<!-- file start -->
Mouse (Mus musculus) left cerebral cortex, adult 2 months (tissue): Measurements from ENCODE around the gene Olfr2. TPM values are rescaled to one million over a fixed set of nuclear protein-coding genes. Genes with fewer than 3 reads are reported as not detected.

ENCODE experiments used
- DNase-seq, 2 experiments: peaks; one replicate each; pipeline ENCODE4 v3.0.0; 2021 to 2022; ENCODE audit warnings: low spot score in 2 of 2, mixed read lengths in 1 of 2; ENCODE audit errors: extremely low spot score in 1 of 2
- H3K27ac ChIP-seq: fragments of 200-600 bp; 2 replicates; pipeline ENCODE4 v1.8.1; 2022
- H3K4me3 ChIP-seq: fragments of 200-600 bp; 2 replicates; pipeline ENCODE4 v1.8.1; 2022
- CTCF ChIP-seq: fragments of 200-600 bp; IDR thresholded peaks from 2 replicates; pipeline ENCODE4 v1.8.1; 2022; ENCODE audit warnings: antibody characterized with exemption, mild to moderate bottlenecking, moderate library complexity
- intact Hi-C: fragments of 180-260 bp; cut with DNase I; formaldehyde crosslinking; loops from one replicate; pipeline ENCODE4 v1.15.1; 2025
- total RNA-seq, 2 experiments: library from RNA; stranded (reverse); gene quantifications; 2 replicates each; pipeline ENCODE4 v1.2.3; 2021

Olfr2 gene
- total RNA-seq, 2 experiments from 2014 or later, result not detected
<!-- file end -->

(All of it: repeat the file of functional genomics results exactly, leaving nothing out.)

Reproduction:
Mouse (Mus musculus) left cerebral cortex, adult 2 months (tissue): Measurements from ENCODE around the gene Olfr2. TPM values are rescaled to one million over a fixed set of nuclear protein-coding genes. Genes with fewer than 3 reads are reported as not detected.

ENCODE experiments used
- DNase-seq, 2 experiments: peaks; one replicate each; pipeline ENCODE4 v3.0.0; 2021 to 2022; ENCODE audit warnings: low spot score in 2 of 2, mixed read lengths in 1 of 2; ENCODE audit errors: extremely low spot score in 1 of 2
- H3K27ac ChIP-seq: fragments of 200-600 bp; 2 replicates; pipeline ENCODE4 v1.8.1; 2022
- H3K4me3 ChIP-seq: fragments of 200-600 bp; 2 replicates; pipeline ENCODE4 v1.8.1; 2022
- CTCF ChIP-seq: fragments of 200-600 bp; IDR thresholded peaks from 2 replicates; pipeline ENCODE4 v1.8.1; 2022; ENCODE audit warnings: antibody characterized with exemption, mild to moderate bottlenecking, moderate library complexity
- intact Hi-C: fragments of 180-260 bp; cut with DNase I; formaldehyde crosslinking; loops from one replicate; pipeline ENCODE4 v1.15.1; 2025
- total RNA-seq, 2 experiments: library from RNA; stranded (reverse); gene quantifications; 2 replicates each; pipeline ENCODE4 v1.2.3; 2021

Olfr2 gene
- total RNA-seq, 2 experiments from 2014 or later, result not detected